We feel this book review puts a fine close on our series, Perspectives in Cancer. Writing as a healing art, whether as a purely personal exercise or for publication, is powerful. One of the authors of Writing Your Self, Myra Schneider, learned that with her much appreciated work,Writing My Way Though Cancer. That effort informs much of Writing Your Self.

This review was originally published at Musing by Moonlight.

Four of Myra’s poems were published earlier in this series.

We wrote the book because we believe that personal writing is very potent both for the writer and the reader, because some of the greatest literature is rooted in personal material. Myra Schneider in an interview HERE.

The subtitle of this book about writing is “transforming personal material.”  I think it is implicitly also about personal transformation. It always seems to me that writing and reading about life is a healing activity, a way to live hugely, and a way to empower ourselves and others. If we can do it well enough to engage others, whether our purpose is to leave a record behind for family, to set the record straight, or simply to share and entertain, the experience is rewarding. Writing is a powerful healing path.

Writing Your Self is the most comprehensive book of its type that I’ve yet to read, and I’ve read many. It is organized in two parts:

  • Part I: Here the focus is on life experiences, the exploration of those human experiences that are universal. These include childhood, self-conceptions, relationships, displacement, physical and mental illness and disability, and abuse.
  • Part II: Here the focus is on writing techniques, recognizing material that is unfinished, working on refinements, and developing work projects.

Writing Your Self is rich with examples from known and unknown writers including the authors. By example as well as explanation the authors reinforce what we all intuitively understand to be true: that telling stories preserves identity and clarifies the human condition. It helps us understand what it means to be human. The experience of working through the book was something like a rite of passage.

I very much can see the use of this book by individuals training themselves and by teachers of adult learners who wish to write memoir, poetry, fiction, or creative non-fiction. It would be useful in hospital therapeutic writing programs or in writing programs for active seniors.

Memories, both recent and distant, tell us who we are and so play a crucial role in our experience of life…

You may have memories which you want to plunge into or you may have material like a diary or letters which summon them up. There are other ways though of triggering memories. We offer a series of suggestions. Chapter 13, Accessing memories, secret letters, monologues and dialogues, visualizations.

I think Chapter 13 alone is worth the price of admission. I work a lot off of childhood memories and even the event that happened two minutes ago comes back to me with dreamlike qualities when I sit to write. I have not thought of the things I do naturally as triggers, but indeed they are. It was quite interesting to see these natural aids laid-out and organized on the page to read: objects and place as starting points, physical sensation as triggers, people in memory, and predominant feelings. The section on secret letters – that is, letters that you write someone and never send – was particularly interesting. I’ve only done this twice in my life, but I know some folks who do it all the time. I’m sure it is a common practice and would make a fine jumping-off point for some and a satisfactory exercise – complete in itself – for others. The authors go on to monologues and dialogues, which certainly everyone spins in their heads.  They discuss visualization. Hey, if you can see it, you can write it.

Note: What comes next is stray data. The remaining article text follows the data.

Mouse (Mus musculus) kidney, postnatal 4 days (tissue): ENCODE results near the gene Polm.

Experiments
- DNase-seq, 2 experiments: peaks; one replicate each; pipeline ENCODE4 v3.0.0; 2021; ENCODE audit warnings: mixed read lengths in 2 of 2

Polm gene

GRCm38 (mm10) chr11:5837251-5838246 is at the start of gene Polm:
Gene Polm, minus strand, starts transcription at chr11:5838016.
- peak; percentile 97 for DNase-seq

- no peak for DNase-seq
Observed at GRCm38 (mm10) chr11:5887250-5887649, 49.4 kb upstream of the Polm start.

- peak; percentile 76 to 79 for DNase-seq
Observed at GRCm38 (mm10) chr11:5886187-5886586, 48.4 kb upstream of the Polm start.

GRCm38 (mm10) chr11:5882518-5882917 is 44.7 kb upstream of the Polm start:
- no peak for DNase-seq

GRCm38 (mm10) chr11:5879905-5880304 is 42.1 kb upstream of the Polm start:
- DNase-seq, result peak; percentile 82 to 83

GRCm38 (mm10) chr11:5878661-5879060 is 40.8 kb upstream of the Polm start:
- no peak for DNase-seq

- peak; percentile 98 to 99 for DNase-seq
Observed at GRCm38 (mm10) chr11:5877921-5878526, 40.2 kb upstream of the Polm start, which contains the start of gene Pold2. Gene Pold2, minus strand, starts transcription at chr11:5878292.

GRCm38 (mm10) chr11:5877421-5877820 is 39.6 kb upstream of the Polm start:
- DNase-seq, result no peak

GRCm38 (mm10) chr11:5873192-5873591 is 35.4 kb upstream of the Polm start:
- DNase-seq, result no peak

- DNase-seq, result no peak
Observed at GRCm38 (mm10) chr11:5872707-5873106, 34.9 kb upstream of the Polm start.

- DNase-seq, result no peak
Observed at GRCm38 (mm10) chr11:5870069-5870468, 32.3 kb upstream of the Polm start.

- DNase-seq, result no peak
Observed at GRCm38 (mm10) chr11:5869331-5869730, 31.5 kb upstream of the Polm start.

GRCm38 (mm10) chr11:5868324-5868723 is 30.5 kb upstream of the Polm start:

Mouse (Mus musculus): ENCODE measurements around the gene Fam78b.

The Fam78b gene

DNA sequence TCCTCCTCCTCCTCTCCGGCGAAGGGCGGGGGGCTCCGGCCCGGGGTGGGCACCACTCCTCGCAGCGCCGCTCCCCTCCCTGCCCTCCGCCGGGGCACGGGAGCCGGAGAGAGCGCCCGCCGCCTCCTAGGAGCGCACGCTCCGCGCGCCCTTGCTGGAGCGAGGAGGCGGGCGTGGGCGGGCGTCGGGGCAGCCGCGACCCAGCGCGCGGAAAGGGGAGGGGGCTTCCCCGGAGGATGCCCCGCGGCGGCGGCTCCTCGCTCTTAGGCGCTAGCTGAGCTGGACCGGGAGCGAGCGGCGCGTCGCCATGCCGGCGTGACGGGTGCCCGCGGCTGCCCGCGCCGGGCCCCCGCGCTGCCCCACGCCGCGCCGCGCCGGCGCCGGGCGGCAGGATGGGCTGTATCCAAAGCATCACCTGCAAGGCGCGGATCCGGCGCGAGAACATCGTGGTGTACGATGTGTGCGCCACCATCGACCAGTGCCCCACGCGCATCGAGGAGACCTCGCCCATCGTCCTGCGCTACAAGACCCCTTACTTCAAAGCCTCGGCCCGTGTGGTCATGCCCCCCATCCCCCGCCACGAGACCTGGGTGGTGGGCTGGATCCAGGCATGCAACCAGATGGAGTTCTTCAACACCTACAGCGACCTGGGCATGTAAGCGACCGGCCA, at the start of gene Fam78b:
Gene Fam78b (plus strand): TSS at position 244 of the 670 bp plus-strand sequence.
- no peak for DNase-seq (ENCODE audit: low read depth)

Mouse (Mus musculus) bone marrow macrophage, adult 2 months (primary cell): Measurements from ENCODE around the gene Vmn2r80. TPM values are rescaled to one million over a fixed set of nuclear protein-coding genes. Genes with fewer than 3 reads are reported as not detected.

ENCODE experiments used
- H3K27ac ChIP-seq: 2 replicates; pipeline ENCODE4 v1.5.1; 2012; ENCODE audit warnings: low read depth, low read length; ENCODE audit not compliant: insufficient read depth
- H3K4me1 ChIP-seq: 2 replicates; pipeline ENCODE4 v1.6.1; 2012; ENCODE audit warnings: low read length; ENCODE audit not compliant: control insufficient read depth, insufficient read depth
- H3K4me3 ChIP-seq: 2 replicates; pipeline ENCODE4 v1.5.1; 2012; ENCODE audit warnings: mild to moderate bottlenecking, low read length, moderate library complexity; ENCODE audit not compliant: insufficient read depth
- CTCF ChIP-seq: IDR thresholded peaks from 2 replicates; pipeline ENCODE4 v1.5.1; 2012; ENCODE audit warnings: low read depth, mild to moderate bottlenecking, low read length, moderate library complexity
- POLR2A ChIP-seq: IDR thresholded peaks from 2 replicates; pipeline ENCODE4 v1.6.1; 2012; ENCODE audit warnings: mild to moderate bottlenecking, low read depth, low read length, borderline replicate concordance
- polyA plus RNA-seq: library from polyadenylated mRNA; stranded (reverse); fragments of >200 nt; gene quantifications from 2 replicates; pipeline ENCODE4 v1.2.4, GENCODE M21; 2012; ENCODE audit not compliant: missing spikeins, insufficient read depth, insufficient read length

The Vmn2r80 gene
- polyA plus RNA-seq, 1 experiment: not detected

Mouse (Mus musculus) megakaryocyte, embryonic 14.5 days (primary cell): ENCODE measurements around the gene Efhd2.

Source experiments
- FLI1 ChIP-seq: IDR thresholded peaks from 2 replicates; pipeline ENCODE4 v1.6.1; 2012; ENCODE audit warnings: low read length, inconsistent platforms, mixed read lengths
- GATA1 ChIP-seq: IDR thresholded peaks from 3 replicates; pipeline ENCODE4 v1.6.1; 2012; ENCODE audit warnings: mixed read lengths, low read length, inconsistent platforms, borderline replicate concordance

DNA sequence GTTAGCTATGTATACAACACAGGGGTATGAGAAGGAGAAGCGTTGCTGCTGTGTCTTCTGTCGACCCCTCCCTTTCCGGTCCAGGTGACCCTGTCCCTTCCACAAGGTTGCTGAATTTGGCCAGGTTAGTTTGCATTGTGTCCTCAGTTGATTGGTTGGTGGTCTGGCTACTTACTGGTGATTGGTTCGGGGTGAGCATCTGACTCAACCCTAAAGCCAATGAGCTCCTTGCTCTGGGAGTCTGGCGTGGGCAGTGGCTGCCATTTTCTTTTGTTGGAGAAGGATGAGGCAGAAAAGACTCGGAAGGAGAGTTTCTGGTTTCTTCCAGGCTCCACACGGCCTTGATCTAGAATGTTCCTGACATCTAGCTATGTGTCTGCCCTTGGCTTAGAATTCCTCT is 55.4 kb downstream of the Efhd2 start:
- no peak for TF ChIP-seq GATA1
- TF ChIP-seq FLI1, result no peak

I’m an experienced writer and I enjoyed the book and the exercises and learned a few new things, got a few new ideas. If you are inexperienced or stuck midway in a transition from one form of writing to another, you’ll benefit from the exercises, ideas, and instruction in Writing Your Self: Transforming Personal Experience. This one’s a definite thumbs-up.

Myra Schneider  is a British poet, a poetry and writing tutor, and author of the acclaimed book: Writing My Way Through Cancer. Your can visit her HERE.

John Killick was a teacher for 30 years, in further, adult and prison education, but has written all his life. His work includes both prose works and poetry. You can visit him HERE.

© essay, Jamie Dedes, 2011 all rights reserved

Copyrighted cover art, fair use.

♥ ♥ ♥ ♥

Jamie Dedes ~ Jamie is a former freelance feature writer and columnist whose topic specialties were employment, vocational training, and business. She finds the blessing of medical retirement to be more time to indulge in her poetry, creative nonfiction, and fiction. She has two novels in progress, one in final edits, and is pulling together a poetry collection. Her primary playground is Musing by Moonlight. She is the founder and editor/administrator of Into the Bardo. Jamie’s mother was diagnosed with cancer the first time at thirty-six. She went three rounds with breast cancer, one with thyroid cancer, and died at seventy-six of breast and colon cancer.